Characterization of Complexing Agents in Natural Waters by Copper(II)/Copper(I) Amperometry

T. David Waite, Francois M.M. Morel

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39 Scopus citations


A convenient amperometric titration procedure for the characterization of organic copper complexing ligands is developed and applied to a variety of synthetic and naturally occurring organic compounds. The procedure is based upon the ability, in solutions of high chloride content, to obtain a sensitive and reproducible amperometric measurement of reducible Cu(II) at positive voltages up to about 100 mV relative to an Ag/AgCl reference electrode. Cu(II) is reduced to Cu(I) which is stabilized by chloride despite the presence of oxygen. Application of the titration technique to a high chloride content electrolyte containing various concentrations of nitrilotriacetic acid confirms that copper-ligand reduction and dissociation are not major problems provided that a sufficiently positive working electrode potential is chosen and that the concentration of the organic ligand is low. Application of the procedure to a variety of naturally occurring organic agents including a fulvic acid, freshwater algal exudates, and a sample of Sargasso seawater produces results that are consistent with those found by alternative methods.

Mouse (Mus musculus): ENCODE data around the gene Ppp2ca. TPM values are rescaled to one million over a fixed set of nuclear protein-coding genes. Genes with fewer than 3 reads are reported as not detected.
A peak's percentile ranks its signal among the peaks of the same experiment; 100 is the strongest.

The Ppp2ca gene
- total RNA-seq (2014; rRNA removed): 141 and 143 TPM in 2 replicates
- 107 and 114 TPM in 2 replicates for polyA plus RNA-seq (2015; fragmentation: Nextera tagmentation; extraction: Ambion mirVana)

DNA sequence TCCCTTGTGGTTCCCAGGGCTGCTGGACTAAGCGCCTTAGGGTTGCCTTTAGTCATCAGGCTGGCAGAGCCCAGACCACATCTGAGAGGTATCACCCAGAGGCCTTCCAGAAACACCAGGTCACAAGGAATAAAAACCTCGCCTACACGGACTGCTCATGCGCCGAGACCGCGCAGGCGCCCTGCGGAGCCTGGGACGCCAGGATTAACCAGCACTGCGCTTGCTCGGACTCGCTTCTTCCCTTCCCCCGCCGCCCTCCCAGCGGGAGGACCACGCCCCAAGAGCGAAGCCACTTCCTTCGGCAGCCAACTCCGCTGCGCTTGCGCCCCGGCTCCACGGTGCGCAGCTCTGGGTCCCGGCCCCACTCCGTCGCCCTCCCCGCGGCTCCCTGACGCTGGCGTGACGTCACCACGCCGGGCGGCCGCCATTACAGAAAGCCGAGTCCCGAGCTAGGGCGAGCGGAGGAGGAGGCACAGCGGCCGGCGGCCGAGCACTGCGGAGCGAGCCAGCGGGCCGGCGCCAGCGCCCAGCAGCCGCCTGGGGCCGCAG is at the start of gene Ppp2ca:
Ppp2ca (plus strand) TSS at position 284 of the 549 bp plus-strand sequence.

Original languageEnglish (US)
Pages (from-to)1268-1274
Number of pages7
JournalAnalytical Chemistry
Issue number8
StatePublished - 1983

All Science Journal Classification (ASJC) codes

  • Analytical Chemistry


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